However, the film does weave quite a spell, being about two families trying to share a dwelling and keep the outside world well and truly locked outside and it’s more about the tension and paranoia induced by the situation that these people find themselves in which makes for the suspense and unease. Plus, of course, the audience expectation that it’s going to turn into a horror movie at any moment... which, alas, it certainly doesn’t.

There’s also a dog thrown into the mix which... isn’t so good in terms of tipping the hat to the audience as to where the story, such as it is, is heading. I absolutely love dogs but, honestly, if you see one in a film in this kind of situation you know that the darn thing is either there to inadvertently rain down trouble on the main protagonists or is going to get itself killed (or sometimes an unsettling combination of the two). And, yes, sure enough... the four legged friend is what ultimately brings destruction to at least some of the characters in this movie, for sure.

It’s a brilliant ensemble piece, though, in terms of the acting. When you get this kind of minimal cast in this kind of claustrophobic situation you need people who can really get the job done in terms of body language and expression and you want people who aren’t, necessarily, reliant on the written dialogue of the scene. You need actors who can bring an honest edge to what’s not in the dialogue and the director certainly got himself a group of thespians who can give fantastic and quite harrowing performances here. Special mentions go to the always fascinating Joel Edgerton who plays Paul, the father figure of one of the two families who end up living together and, also, to the extraordinary Kelvin Harrison Jr, who gives an absolutely electrifying performance as Paul’s son Travis.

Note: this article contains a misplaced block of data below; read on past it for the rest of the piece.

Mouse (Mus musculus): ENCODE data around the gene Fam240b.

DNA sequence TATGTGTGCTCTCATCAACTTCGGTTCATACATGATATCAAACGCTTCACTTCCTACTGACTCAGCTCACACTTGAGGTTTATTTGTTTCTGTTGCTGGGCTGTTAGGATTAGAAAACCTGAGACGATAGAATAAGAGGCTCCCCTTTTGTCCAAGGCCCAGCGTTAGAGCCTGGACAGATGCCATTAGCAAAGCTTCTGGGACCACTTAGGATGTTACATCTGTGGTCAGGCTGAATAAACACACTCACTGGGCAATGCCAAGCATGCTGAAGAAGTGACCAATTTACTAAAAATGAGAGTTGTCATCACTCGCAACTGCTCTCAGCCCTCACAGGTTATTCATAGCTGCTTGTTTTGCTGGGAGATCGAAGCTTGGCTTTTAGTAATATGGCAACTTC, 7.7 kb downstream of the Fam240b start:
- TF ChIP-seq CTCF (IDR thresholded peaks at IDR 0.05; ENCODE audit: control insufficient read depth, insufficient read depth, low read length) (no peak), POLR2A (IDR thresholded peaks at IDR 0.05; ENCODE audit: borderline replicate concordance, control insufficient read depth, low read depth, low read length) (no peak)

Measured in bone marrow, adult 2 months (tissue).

Another nice thing to add to the edginess of the acting here is the quite unsettling score by Brian McOmber. I don’t know this guy's work but it’s certainly effective here and provides a lot of the tension, I suspect, in various scenes. Luckily, the powers that be have decided to release a CD of the score so I’ll be putting that one on the ‘to get’ list at some point soon... it deserves a listen away from the visuals it was intended to accompany, methinks. Glad it’s wisely not just a stupid download release, this time, for sure.

It Comes At Night is...
really not a movie I’d want to see again and, to be honest, if I’d have known the kind of piece it was then I probably wouldn’t have bothered to go and see it in the first place. It is though, as I’ve said, extremely well put together and I think it’s probably worth seeing if you like tightly paced, suspenseful, small scale yarns... if you don’t mind the lack of substance in the picture. Personally, I found the 1962 movie, Panic In Year Zero!, directed by and starring Ray Milland (and reviewed by me here), to be a more interesting movie of roughly the same kind of story. This movie will have its fans though and it’s certainly loaded with ‘edge of your seat’ suspense, if you like that kind of thing. So maybe give it a try... but don’t expect too much, would be my advice.